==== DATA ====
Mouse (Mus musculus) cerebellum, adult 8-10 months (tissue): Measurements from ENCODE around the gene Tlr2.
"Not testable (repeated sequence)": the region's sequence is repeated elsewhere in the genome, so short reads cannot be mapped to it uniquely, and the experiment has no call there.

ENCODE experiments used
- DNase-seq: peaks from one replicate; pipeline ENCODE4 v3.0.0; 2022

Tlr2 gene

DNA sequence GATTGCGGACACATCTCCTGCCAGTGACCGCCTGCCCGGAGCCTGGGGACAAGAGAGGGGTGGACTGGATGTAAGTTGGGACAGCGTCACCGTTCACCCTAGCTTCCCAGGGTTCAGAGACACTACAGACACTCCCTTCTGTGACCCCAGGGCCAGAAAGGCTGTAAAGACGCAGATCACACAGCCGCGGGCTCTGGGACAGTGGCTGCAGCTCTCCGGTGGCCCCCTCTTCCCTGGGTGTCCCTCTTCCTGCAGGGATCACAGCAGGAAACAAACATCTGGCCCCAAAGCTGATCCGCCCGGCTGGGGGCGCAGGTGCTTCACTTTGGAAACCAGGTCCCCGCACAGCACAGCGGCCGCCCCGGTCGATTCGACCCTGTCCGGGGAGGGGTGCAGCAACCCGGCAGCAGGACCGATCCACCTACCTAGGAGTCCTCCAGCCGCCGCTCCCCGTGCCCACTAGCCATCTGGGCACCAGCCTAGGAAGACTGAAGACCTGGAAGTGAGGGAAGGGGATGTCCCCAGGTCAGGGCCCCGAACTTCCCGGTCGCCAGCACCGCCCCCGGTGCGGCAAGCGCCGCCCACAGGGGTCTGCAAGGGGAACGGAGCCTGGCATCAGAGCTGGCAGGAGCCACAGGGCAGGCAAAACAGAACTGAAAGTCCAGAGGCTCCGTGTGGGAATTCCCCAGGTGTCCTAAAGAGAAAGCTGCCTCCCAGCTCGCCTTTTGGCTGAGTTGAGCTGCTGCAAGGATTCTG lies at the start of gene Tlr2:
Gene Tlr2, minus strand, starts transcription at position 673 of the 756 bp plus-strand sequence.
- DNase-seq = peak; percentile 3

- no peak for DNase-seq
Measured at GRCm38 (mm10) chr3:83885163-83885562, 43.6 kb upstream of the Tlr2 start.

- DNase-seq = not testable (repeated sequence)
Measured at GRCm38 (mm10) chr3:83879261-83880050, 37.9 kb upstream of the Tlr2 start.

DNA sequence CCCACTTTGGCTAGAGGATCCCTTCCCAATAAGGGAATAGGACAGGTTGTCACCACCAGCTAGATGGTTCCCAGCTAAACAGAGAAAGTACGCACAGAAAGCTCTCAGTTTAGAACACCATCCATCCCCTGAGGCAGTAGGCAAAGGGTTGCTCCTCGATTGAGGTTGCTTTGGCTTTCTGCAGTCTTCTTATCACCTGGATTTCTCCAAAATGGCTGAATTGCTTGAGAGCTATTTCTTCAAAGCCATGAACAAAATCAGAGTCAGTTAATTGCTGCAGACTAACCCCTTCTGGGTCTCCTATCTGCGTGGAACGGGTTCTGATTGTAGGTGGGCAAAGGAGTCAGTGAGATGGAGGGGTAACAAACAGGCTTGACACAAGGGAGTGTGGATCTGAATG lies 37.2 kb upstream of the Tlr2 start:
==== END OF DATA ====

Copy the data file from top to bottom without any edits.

Mouse (Mus musculus) cerebellum, adult 8-10 months (tissue): Measurements from ENCODE around the gene Tlr2.
"Not testable (repeated sequence)": the region's sequence is repeated elsewhere in the genome, so short reads cannot be mapped to it uniquely, and the experiment has no call there.

ENCODE experiments used
- DNase-seq: peaks from one replicate; pipeline ENCODE4 v3.0.0; 2022

Tlr2 gene

DNA sequence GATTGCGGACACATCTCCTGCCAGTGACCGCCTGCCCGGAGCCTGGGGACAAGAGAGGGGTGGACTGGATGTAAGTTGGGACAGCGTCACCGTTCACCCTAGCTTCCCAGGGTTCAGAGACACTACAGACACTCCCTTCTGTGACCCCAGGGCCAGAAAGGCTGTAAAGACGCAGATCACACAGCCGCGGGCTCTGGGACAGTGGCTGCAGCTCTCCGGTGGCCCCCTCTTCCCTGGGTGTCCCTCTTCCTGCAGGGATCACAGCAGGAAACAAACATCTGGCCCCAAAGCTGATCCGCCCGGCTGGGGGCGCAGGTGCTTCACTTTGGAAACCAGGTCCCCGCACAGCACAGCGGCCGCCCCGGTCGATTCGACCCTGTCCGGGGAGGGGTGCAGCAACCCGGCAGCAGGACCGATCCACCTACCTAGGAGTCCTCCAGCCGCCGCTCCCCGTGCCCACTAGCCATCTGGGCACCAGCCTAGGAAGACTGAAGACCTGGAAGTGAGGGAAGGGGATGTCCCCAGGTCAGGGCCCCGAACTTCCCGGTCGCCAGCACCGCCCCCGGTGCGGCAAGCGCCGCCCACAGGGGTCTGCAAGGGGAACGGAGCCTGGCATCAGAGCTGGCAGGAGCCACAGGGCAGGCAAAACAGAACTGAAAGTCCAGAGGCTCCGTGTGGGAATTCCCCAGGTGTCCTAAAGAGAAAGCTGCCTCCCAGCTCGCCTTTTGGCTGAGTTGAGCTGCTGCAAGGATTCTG lies at the start of gene Tlr2:
Gene Tlr2, minus strand, starts transcription at position 673 of the 756 bp plus-strand sequence.
- DNase-seq = peak; percentile 3

- no peak for DNase-seq
Measured at GRCm38 (mm10) chr3:83885163-83885562, 43.6 kb upstream of the Tlr2 start.

- DNase-seq = not testable (repeated sequence)
Measured at GRCm38 (mm10) chr3:83879261-83880050, 37.9 kb upstream of the Tlr2 start.

DNA sequence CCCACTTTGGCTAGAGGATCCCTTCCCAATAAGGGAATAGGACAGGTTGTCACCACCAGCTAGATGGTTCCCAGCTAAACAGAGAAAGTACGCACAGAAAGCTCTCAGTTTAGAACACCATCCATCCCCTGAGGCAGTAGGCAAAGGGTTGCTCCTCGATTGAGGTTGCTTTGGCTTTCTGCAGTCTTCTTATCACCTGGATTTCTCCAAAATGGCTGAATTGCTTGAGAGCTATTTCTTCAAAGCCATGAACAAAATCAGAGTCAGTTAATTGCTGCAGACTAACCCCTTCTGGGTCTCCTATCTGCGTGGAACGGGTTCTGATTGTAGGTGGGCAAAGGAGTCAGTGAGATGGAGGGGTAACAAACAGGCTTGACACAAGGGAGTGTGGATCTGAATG lies 37.2 kb upstream of the Tlr2 start: